Hiking Trails: Smoky Mountain Family Fun & Fitness

By Darryl Payne
Posted on September 15, 2018

Laurel Falls in the Smoky Mountains

Did you know there are more than 800 miles of maintained hiking trails in the Great Smoky Mountains National Park? What's more, they range from easy to rigorous, so there's something for every ability level. Many are located just minutes from the Gatlinburg-Pigeon Forge area. And all offer memorable sights, ranging from sparkling streams and waterfalls to majestic mountain vistas.

Best of all, these beautiful trails give you endless opportunities for healthy outdoor exercise – hiking, backpacking, trail running, climbing, zip-lining, and more.

Hiking with Little Kids and/or Seniors? Start with Easier Trails

The Tennessee Smokies offer plenty of relatively easy hiking trails including:

  • Sugarlands Valley Self-Guided Nature Trail: Just half a mile long, this accessible trail is mostly paved, relatively flat, and perfect for strollers and wheelchairs. You'll wander through beautiful mossy woods to a wide, crystal-clear stream, then loop back to the parking area – a leisurely 25-minute trek. Along the way, you'll spot the ruins of rustic chimneys, the remains of a once-thriving farming community. Plus, you'll learn all about regional lore and native plants and trees, thanks to informative plaques dotted here and there. You'll even find special tactile exhibits for the visually impaired. The parking lot and trailhead are conveniently located on US 441 (Newfound Gap Road) less than half a mile south of the Sugarlands Visitor Center, near Gatlinburg.
  • Laurel Falls Trail: This popular paved trail takes you on a pleasant 2.9-mile round trip, with a total elevation gain of just 314 feet. The highlight of the trek? Spectacular Laurel Falls, a two-tiered 80-foot waterfall plunging over picturesque rocks, with a walkway between its upper and lower sections. One word of caution: While the trail is family-friendly, there are some steep drop-offs near the sides, especially as you approach the waterfall. So, if you're hiking with small children, be sure to keep a close eye on them. To get to the trailhead from Sugarlands Visitor Center, drive to the top of Fighting Creek Gap (3.8 miles).

Moderate Hiking Trails: Ideal for More Experienced Hikers

If you're up for a bit of a challenge, the Smoky Mountains give you plenty of options.

Try the hike to popular Abrams Falls, for starters – a moderately difficult 5.2-mile trek with a total elevation gain of 675 feet. At the 2.6-mile mark, you'll reach a short trail that leads to the scenic waterfall, a 20-foot-high cascade famous for its massive volume of frothy, foaming water.

This awe-inspiring torrent spills into a beautiful pool, but resist the urge to swim: Strong currents and an undertow pose a very real drowning hazard. Also resist the urge to climb the rocks right around the falls: Algae and mist make them dangerously slippery.

It takes three to four hours to hike the round-trip trail, so start early. Be sure to wear hiking shoes with plenty of traction. And don't forget your camera or camera-equipped phone. You'll want to get plenty of pics of the stunning scenery.

The Abrams Fall trailhead is located in Cades Cove, west of Gatlinburg. To reach it, turn right onto the gravel road just past stop #10 along Cades Cove Loop Road. (You'll see signs for the falls.)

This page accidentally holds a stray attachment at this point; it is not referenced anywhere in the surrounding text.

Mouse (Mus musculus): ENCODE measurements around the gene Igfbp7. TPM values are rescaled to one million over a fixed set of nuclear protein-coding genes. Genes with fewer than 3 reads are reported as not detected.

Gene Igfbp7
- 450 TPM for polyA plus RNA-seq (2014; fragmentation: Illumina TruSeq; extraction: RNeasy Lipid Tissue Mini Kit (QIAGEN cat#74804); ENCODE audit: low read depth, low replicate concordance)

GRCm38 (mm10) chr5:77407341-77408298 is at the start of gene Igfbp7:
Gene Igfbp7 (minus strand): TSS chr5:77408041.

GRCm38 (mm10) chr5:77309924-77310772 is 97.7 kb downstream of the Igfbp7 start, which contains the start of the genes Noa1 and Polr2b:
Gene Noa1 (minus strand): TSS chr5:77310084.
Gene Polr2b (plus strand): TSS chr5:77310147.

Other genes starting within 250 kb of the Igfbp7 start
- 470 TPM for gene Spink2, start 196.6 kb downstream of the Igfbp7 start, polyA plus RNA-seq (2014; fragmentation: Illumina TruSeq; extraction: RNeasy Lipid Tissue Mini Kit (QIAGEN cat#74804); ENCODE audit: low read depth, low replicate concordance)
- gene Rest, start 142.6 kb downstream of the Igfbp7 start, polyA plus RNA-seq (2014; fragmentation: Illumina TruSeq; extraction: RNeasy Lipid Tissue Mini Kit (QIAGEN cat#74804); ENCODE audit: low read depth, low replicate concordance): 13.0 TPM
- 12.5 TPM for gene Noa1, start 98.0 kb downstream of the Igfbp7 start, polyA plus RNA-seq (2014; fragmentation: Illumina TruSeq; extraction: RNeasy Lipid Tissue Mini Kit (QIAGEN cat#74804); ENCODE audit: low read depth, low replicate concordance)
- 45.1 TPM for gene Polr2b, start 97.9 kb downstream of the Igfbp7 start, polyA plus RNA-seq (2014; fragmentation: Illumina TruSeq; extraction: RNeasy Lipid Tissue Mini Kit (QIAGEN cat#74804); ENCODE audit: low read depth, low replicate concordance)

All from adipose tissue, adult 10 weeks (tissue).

Other moderately strenuous hiking trails include Porters Creek Trail (four miles long and loaded with history); Andrews Bald Trail (3.5 miles long, with spectacular views); and the Alum Cave Trail (with a total elevation gain of 1,125 feet and panoramic views along the way). All are conveniently located close to Gatlinburg.

Strenuous Hiking Trails... for Seasoned Hikers Only

If you're a veteran hiker – and physically fit – you may want to tackle some of the more difficult trails in the Great Smoky Mountains National Park.

For a real workout, hike the Anthony Creek and Bote Mountain trails up Thunderhead Mountain. The steep, grueling climb takes you to the Appalachian Trail and eventually to iconic Rocky Top, where you'll enjoy magnificent views of Cades Cove, Clingman's Dome, and Mount LeConte. The entire round-trip trek covers 13.9 miles, with an elevation gain of 3,665 feet. Yikes!

For an even tougher challenge, try Rainbow Falls Trail, offering a rigorous ascent to the summit of Mount LeConte. At 13.8 miles round-trip – with a total elevation gain of 3,993 feet – this trail is not for the faint of heart. But experienced hikers say its impressive waterfall and sweeping views are more than worth the effort.

As always when you hike, wear appropriate footwear. (No flip-flops!) Plus, be sure to carry a water bottle, charged phone, and first-aid kit.

Want an Alternative to Hiking? How About Zip Lining?

Hiking isn't the only way to savor the scenery in the Smoky Mountain area. At Wears Valley Zipline Adventures (1911 Wears Valley Road, Sevierville), you and your family can soar on zip lines – 250 feet high in the air – over miles of unspoiled forest, with eye-popping views of Mount LeConte and the National Park.

It's All Waiting for You Here in the Great Smoky Mountains

Don't miss out. Take your family to the Tennessee Smokies for the outdoor adventure of a lifetime!

Sugarlands Trail is tame enough for kids.
Alum Cave Trail is only for experienced hikers in the Smoky Mountains.
Wears Valley Ziplines is a great outdoor activity for the family.

 

 

Darryl Payne the blogger

About Darryl Payne

Darryl Payne is a native of East Tennessee in the foothills of the Great Smoky Mountains. He is a web developer with a passion for building great websites. As a local, he can offer a unique perspective on where to stay and things to do while on vacation in the Smokies. To read his latest recommendations, please click the Google+ follow button.

 

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